Among the significant things Ron Miller has done at Disney is create the Touchstone Pictures label so that Disney could release films aimed towards adults (the first of which was Ron Howard’s Splash in 1984, which was a hit), create The Disney Channel, fund Tim Burton’s short films Vincent (1982) and Frankenweenie (1984), acquire the film rights to Roger Rabbit, and initiate Disney’s relationship with CGI when he greenlit Tron (1982).

In 1983, Miller became the CEO of Disney but the company was still not doing great financially.

The darkest day came in 1984 when Saul Steinberg’s Reliance Group Holdings launched a hostile takeover bid for Walt Disney Productions, intending to sell off its operations. It’s hard to believe but there was a time when another company could have bought Disney out and sold its film division, but that was the shape Disney was in.

If there is a single hero in this story, it would be Walt’s nephew, Roy E. Disney. Along with Stanley Gold, Roy O. Disney’s ally on the Disney board of directors, and shareholder Sid Bass, Roy E. Disney would fight to preserve Walt’s legacy by rebuilding the company’s structure from scratch, but not with Ron Miller, who Roy ousted in favor of new leadership.

In 1984, that new leadership came from Paramount (who Disney had teamed up with earlier that decade to release Popeye and Dragonslayer). Paramount CEO Michael Eisner became the CEO of The Walt Disney Company and Warner Bros. Vice Chairman Frank Wells became the new Disney president.

It was clear why Disney wanted Eisner, since under his tenure at Paramount some of the most successful and Disney-like movies of the ’70s and ’80s were made (Saturday Night Fever, Grease, Raiders of the Lost Ark, Beverly Hills Cop, Flashdance, Footloose).

The only downside was that none of these men had experience in animation, which is a division of the company that was in real danger of being abandoned. It may have actually happened if Roy didn’t fight to keep it. Eisner ended up hiring old Paramount colleague Jeffrey Katzenberg to head the feature animation division. Katzenberg became Paramount’s president of production under President Eisner after having success reviving Star Trek in the seventies, resulting in the 1979 film Star Trek: The Motion Picture.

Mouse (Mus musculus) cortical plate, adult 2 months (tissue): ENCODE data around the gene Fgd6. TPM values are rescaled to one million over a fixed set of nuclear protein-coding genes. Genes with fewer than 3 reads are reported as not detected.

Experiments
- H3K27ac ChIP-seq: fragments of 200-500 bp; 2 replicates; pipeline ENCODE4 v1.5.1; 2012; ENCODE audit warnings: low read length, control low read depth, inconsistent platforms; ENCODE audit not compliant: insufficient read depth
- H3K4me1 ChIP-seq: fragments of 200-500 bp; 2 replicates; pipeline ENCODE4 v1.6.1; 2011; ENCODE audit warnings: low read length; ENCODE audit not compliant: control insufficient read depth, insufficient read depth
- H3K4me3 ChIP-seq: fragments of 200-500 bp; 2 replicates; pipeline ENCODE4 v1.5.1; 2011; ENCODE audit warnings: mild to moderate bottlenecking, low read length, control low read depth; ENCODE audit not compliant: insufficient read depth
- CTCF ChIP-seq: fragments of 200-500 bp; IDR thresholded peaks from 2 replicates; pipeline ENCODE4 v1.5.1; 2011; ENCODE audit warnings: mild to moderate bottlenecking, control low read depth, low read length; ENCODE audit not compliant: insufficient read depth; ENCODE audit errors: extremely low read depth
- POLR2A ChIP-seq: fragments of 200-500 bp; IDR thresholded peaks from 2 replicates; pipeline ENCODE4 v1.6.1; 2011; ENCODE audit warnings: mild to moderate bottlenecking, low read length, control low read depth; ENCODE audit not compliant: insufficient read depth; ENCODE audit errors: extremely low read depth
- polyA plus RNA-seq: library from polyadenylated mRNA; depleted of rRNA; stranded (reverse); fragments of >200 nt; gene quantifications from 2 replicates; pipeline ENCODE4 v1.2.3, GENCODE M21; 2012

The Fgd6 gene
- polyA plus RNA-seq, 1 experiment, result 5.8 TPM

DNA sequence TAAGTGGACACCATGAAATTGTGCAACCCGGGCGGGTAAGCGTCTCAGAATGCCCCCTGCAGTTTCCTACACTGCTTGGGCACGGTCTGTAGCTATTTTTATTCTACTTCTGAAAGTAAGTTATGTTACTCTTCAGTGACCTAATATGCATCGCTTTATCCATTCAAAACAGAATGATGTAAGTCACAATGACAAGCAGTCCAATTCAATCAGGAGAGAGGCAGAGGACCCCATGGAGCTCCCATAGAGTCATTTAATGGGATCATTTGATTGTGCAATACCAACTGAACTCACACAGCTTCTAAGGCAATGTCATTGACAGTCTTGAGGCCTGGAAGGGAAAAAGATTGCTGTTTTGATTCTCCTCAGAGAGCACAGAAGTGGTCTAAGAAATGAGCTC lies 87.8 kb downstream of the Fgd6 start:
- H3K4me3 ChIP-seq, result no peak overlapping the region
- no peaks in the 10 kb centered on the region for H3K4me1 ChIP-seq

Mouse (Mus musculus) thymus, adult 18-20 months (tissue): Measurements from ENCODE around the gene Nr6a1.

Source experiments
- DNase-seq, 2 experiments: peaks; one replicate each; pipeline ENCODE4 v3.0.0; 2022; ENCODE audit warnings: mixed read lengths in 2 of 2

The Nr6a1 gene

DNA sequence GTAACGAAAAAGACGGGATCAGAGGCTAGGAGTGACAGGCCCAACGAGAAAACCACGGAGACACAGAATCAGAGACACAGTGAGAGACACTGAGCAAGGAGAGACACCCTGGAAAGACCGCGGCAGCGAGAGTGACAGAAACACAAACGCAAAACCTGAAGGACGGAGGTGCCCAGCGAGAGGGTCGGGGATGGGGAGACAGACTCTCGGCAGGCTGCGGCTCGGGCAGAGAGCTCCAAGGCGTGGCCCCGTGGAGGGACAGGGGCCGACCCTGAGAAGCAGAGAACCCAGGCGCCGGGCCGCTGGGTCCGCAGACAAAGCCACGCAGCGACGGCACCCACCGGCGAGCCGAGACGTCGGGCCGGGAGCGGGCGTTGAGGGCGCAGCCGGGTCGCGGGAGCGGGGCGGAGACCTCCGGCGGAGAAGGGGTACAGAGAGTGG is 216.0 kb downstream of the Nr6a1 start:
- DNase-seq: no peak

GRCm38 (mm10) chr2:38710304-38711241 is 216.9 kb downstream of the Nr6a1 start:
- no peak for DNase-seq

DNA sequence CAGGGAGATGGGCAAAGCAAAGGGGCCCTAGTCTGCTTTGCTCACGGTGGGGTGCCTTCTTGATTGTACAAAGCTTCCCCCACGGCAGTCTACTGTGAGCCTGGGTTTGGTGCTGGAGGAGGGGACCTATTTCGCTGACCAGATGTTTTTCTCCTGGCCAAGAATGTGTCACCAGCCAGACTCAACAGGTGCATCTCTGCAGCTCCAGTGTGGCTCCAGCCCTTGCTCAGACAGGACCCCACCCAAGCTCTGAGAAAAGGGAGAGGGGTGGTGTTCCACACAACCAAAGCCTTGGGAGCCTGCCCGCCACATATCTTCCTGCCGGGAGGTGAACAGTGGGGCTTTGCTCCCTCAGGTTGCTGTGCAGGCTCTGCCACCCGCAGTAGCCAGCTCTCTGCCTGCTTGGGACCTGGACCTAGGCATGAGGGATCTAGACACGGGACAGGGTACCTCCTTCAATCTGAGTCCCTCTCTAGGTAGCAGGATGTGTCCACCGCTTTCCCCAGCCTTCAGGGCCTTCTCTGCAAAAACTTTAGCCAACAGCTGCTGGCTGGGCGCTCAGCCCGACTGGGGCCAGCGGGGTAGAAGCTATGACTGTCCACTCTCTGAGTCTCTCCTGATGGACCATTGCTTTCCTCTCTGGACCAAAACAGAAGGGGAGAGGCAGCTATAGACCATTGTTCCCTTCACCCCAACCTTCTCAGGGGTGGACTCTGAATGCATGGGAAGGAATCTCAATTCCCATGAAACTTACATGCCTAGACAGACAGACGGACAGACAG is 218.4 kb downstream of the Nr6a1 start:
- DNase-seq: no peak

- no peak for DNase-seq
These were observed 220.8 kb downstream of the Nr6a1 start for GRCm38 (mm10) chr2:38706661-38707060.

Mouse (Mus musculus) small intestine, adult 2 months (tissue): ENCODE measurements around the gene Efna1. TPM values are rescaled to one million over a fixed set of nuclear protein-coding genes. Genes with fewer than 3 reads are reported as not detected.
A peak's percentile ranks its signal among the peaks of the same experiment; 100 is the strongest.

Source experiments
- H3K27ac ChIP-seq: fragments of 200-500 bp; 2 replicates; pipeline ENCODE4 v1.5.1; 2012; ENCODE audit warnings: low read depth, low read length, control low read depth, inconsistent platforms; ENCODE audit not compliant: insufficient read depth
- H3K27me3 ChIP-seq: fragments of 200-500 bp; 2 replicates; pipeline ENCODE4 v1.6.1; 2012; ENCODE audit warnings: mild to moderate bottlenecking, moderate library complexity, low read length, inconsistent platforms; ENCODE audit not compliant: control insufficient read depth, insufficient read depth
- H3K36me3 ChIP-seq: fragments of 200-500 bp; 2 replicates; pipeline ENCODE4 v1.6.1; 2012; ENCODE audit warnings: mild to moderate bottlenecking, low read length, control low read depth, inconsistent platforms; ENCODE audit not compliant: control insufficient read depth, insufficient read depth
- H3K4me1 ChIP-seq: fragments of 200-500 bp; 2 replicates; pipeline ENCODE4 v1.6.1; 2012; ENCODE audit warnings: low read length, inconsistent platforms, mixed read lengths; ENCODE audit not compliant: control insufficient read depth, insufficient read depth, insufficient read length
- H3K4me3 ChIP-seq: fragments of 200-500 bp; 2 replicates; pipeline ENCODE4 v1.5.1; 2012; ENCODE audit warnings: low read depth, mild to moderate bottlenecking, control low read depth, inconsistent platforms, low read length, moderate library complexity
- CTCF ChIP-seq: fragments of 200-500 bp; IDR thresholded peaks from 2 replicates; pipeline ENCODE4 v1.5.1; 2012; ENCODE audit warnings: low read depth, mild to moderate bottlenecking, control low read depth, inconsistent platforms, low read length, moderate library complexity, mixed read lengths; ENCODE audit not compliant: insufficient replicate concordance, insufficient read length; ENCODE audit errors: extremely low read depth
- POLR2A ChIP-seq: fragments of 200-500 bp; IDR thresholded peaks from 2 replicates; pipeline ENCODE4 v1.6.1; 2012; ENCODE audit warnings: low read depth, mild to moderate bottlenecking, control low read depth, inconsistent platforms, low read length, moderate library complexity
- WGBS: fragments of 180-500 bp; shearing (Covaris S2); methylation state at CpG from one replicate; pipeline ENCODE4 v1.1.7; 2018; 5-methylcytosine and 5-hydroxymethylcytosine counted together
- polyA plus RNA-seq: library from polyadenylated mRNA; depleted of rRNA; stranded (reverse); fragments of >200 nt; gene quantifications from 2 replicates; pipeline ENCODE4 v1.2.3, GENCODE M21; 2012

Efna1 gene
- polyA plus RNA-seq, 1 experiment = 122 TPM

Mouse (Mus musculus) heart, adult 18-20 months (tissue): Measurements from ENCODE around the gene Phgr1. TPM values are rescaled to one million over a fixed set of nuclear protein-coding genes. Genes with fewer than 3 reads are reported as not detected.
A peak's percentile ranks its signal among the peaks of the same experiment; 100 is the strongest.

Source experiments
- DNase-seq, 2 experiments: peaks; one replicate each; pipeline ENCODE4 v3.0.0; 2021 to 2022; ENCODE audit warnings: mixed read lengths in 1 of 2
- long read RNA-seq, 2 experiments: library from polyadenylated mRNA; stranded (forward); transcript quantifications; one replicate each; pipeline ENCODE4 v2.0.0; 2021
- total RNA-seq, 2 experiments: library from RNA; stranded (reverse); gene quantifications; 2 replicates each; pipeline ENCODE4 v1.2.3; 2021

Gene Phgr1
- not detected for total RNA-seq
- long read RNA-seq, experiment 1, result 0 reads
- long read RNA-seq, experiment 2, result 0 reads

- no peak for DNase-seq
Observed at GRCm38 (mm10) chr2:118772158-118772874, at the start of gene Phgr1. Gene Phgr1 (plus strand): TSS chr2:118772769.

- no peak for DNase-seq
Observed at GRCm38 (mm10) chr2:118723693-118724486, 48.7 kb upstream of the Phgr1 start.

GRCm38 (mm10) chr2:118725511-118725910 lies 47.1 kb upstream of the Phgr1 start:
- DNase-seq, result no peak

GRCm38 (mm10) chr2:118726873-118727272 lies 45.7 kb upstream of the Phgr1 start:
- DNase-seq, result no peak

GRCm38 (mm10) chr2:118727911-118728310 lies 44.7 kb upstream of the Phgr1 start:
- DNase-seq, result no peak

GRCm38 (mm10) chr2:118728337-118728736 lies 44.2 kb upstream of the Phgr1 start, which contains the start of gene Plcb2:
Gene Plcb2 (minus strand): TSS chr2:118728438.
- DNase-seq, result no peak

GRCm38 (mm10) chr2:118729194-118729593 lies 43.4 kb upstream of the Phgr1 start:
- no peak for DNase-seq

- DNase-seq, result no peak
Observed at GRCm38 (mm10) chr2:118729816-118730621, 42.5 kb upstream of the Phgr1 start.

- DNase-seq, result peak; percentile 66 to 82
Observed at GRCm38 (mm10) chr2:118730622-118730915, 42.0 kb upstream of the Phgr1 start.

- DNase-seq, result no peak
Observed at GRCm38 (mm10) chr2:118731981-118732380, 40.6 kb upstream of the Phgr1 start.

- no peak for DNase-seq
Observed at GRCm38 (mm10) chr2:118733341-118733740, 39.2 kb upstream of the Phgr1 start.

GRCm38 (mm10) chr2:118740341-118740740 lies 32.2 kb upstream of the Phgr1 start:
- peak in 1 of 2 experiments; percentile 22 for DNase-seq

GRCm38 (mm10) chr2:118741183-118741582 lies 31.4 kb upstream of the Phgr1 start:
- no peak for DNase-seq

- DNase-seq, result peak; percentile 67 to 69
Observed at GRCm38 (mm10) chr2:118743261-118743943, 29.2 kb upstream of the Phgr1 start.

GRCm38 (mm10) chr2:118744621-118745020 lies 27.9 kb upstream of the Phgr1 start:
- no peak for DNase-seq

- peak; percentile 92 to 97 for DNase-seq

Many of Disney’s key animators would wind down their careers after the seventies. The Fox and the Hound (1981) would be among the last features they would work on. One of the last of the old guard to be credited was Eric Larson, who trained many of the new animators fresh out of art school like Glen Keane, Andreas Deja, John Musker, Ron Clements, Mark Henn and Randy Cartwright.

The animated Disney film released after The Fox and the Hound four years later, The Black Cauldron (1985), was seen by the new Disney executives as too dark (a sure sign of trouble for the once great Disney was the fact that The Care Bears Movie beat The Black Cauldron at the box office) and after Cauldron got grinded out, work was immediately started on a lighter follow-up which would turn out to be The Great Mouse Detective (1986).

Perhaps the stars were finally aligning but that movie seemed to signal a turning point. It was one of Disney’s most entertaining films so far that decade and it had significantly more life and humor than Cauldron. Mouse Detective felt like a movie made by confident and talented storytellers.

However, Mouse Detective would soon be forgotten, because it was nothing compared to what was to come. The Disney movie that really made an impact and helped shed the image of animation as juvenile entertainment was Who Framed Roger Rabbit, the most creative and entertaining Disney film since the days when Walt was still around.

Producer Steven Spielberg and director Robert Zemeckis had helped renew interest in classic cartoons (Spielberg continued down that path on television with Tiny Toon Adventures and Animaniacs) but the classic Disney feature, in the tradition of Snow White and Cinderella, would also be revived this decade and be taken to new heights in the 1990s.